Shelter Island moves ahead on Sylvester Manor preservation

05/03/2011 4:24 PM |
The woods, fields, buildings and 18th century manor house (close to Gardiners Creek shoreline at lower right) at Sylvester Manor on Shelter Island.

PETER BOODY PHOTO | The woods, fields, buildings and 18th century manor house (close to Gardiners Creek shoreline at lower right) at Sylvester Manor on Shelter Island.

Helping the effort to take Sylvester Manor back to its agricultural origins, the Shelter Island Town Board on Friday voted 5-0 to proceed with the purchase of the development rights for 57.1 of the manor’s 243 acres. Shelter Island will pay $1.4 million, 30 percent of the $4.682 million price, and Suffolk County will pay the balance.

The purchase, which is expected to close before the end of the year, will restrict the use of the property to agriculture and forever bar its residential development.

The money will support the Sylvester Manor Educational Farm, Inc., the non-profit organization set up by Eben Fiske Ostby, the descendent of the Sylvester clan who inherited the property from his uncle Andrew Fiske, and took possession after the last tenant, Mr. Fiske’s widow, Alice, passed away in 2006. Mr. Ostby is a movie animator who is a principal at Pixar, the animation subsidiary of the Disney company.

The foundation’s goal is to run the manor, a working plantation founded by Nathaniel Sylvester in 1652 that once encompassed all of Shelter Island, as an historic and educational site focusing on agriculture.

Formerly the private residence of the Fiskes, the manor is now in its third year of production as a working farm. It has yielded produce for its Community Supported Agriculture (CSA) subscribers and for a retail stand operated in season from the field north of Manwaring Road on which the manor’s iconic windmill stands.

The Sylvester Manor Educational Farm intends to increase the amount of acreage in cultivation and to use the manor to showcase “the culture of food and farming in America,” according to a letter to the community that Mr. Ostby published in this newspaper in December.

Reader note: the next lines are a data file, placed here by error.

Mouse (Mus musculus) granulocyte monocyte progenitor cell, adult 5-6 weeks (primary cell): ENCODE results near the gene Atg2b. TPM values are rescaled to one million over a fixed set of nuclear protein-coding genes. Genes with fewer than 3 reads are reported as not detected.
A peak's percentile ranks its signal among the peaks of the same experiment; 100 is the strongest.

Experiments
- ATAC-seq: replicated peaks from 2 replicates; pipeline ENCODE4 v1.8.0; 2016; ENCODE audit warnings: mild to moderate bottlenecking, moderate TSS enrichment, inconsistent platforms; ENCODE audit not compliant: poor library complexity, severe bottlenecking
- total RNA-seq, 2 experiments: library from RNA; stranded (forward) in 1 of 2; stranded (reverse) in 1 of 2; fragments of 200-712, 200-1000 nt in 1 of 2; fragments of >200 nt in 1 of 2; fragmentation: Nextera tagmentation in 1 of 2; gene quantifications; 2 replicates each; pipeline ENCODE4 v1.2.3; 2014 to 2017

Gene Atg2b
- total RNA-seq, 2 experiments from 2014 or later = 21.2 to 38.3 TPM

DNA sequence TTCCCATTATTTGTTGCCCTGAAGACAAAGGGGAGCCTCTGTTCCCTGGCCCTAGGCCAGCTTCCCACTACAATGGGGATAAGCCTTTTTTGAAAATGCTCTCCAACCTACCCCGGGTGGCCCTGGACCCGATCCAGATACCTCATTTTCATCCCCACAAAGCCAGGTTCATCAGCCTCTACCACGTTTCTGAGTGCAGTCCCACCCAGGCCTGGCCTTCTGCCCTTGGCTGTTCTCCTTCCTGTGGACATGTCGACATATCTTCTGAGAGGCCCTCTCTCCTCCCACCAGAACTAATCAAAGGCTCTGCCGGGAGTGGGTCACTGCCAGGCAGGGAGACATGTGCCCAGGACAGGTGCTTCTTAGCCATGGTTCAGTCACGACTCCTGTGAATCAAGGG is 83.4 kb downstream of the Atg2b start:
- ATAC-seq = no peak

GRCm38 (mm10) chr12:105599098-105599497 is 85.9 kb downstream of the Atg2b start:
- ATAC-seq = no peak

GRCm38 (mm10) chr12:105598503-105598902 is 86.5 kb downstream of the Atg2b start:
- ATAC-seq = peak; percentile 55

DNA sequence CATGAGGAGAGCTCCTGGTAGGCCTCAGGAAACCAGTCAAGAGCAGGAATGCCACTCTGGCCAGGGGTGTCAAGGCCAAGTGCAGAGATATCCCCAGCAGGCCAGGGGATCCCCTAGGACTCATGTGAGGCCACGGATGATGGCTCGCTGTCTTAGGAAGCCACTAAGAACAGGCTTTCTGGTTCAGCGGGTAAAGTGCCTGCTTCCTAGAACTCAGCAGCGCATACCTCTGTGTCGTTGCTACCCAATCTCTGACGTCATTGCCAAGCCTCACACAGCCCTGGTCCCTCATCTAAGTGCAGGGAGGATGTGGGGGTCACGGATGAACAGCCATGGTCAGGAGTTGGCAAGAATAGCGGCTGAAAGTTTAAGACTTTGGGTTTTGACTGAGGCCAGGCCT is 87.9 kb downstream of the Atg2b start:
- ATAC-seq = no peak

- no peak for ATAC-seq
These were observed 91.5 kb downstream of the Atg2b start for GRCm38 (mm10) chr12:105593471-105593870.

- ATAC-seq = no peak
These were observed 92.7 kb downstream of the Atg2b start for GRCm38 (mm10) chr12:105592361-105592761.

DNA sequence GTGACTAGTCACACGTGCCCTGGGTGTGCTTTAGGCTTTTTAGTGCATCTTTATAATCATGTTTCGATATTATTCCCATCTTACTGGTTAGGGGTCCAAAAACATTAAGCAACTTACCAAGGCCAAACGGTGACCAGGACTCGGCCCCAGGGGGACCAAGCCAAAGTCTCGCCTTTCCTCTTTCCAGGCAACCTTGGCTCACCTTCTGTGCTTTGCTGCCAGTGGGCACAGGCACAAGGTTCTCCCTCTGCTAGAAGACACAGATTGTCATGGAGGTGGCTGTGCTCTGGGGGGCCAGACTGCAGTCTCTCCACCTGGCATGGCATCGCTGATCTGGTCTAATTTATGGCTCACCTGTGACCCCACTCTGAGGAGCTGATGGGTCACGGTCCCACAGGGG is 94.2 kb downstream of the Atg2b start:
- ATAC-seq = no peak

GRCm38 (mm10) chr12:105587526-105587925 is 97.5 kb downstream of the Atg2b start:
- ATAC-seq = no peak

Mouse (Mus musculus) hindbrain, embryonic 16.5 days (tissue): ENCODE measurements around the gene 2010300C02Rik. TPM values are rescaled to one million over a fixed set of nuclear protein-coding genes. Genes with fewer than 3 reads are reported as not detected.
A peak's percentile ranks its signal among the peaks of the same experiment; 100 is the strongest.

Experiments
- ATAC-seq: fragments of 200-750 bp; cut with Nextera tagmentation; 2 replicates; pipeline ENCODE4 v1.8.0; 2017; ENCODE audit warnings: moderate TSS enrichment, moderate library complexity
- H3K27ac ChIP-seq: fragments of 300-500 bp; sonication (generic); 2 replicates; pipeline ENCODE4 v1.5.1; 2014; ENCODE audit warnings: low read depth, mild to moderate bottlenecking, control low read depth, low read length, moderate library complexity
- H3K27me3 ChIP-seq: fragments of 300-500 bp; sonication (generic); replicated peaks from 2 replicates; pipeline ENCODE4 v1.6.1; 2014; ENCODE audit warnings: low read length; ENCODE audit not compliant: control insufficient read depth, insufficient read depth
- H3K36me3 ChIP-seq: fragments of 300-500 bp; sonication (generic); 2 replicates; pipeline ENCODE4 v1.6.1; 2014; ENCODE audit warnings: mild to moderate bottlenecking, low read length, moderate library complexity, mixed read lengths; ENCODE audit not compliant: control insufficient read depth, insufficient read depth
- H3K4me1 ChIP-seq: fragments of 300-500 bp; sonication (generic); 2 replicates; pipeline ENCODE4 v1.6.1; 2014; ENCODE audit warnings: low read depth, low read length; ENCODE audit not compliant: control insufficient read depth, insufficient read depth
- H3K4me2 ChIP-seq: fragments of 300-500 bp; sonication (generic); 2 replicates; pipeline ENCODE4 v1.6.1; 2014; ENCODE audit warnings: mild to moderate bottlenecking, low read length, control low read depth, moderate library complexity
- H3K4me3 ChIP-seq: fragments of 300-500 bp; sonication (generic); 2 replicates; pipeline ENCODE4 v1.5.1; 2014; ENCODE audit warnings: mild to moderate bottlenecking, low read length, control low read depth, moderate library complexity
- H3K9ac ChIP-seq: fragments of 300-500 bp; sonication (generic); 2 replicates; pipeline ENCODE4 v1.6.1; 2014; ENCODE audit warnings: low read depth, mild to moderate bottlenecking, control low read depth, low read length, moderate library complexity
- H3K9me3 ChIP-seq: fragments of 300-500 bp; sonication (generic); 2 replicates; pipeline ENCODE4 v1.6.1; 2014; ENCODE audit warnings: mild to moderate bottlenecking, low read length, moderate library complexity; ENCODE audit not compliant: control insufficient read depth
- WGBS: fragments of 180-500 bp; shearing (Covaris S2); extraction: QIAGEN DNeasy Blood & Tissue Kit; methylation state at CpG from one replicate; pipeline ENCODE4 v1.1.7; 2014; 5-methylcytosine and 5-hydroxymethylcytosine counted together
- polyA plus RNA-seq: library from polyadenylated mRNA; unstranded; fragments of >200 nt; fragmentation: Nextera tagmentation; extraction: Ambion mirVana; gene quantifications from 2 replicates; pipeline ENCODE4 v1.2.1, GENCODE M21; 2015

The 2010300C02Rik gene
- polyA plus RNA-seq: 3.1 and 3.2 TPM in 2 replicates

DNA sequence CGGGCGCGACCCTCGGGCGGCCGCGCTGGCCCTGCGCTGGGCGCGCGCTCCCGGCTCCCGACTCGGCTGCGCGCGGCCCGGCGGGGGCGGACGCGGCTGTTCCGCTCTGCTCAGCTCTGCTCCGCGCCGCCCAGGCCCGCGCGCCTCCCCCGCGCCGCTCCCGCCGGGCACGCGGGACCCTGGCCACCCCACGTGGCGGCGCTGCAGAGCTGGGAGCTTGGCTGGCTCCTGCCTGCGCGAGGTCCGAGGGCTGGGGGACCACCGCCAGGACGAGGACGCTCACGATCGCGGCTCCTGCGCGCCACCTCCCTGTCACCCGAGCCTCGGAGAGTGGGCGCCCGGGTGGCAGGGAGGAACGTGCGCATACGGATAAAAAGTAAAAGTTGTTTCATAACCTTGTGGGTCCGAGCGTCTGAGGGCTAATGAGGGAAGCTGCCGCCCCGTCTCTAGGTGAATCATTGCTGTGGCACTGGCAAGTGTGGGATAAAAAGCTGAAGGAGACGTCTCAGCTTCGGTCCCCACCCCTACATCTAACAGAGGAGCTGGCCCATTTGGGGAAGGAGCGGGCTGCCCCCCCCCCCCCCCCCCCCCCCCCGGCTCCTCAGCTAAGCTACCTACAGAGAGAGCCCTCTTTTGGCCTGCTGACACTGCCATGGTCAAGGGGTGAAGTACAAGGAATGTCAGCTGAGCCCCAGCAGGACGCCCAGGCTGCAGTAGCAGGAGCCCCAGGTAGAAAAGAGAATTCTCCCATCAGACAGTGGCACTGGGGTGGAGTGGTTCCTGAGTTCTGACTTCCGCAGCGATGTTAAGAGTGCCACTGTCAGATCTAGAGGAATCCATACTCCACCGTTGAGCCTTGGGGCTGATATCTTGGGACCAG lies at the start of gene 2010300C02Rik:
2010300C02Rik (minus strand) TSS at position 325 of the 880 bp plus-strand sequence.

“We will take the culture of food to a higher level by connecting people to the place where it’s grown,” commented Cara Loriz, the newly named executive director of the Educational Farm. She said several of the manor’s fields are in cultivation this spring,  planted in onions, potatoes, leaks and in rye. The fields have quaint names, she said, including “the Watermelon Patch,” “Blackbird Field” and “Hidden Field.”

Before long, the total of preserved land at the manor should total 107.7 acres. The town and county also intend to buy the development rights on a 28.6-acre parcel just to the north of the piece the Town Board formally agreed to preserve last Friday.

Supervisor Jim Dougherty reported at Friday’s Town Board meeting that a town and county offer of about $90,000 an acre for the development rights had been accepted.  The price to the town and county will be less because the county received a grant of $1,095,600 from the federal Farm and Ranchland Protection Program to help with the purchase. It will lower the cost from $2,402,400 to $1,306,800, with $914,760 to be paid by the county and $392,040 by the town, according to the Peconic Land Trust. A closing is expected this summer, Mr. Dougherty said.

Another 22 acres along Gardiners Creek already have been preserved through an easement granted by Mr. Ostby to the Peconic Land Trust in late 2009.

The town will pay its share of the purchase price from its Community Preservation Fund, money collected through a two-percent tax on real estate transfers, paid by the buyers. The county’s share will come from the Clean Water Protection Program, which is funded through a one-quarter percent retail sales tax.

During a hearing on the 57.1-acre purchase Friday, Mr. Dougherty praised Mr. Ostby and his nephew Bennett Konesni as having been “wonderful” in working with the town and county to preserve the manor. Mr. Konesni has been overseeing  its transformation to a working farm; he has been living at the Manor House. Mr. Ostby’s principle residence is in California.

The supervisor also praised county officials for their commitment to open space preservation on Shelter Island and for providing the lion’s share of the funding in the current and pending Sylvester Manor development rights acquisitions.

Councilman Glenn Waddington added that, while he once was among the many East Enders who favored the creation of a separate county in eastern Suffolk, he now found it “incredible … how the county has helped” the Island save open space by providing 70 percent of the needed funds.

Sara Gordon, project manager of the Peconic Land Trust and a member of the Educational Farm’s board, explained at Friday’s hearing  that Mr. Ostby will transfer title to the 57.1 acres being preserved to the non-profit farm organization before the closing with the town and county. The proceeds therefore will go directly to the organization. The money will go into an endowment, according to Ms. Loriz, that will yield interest to help support farm operations.

At Friday’s hearing, Ms. Gordon read a letter from Mr. Konesni, who was out of town. He thanked the Town Board for its efforts, which he said “will support the preservation and cultivation” of the manor and allow “this original island homestead to flourish.” He said the manor had “a great year of food and family ahead of us” and it would not have been possible without the community’s support.

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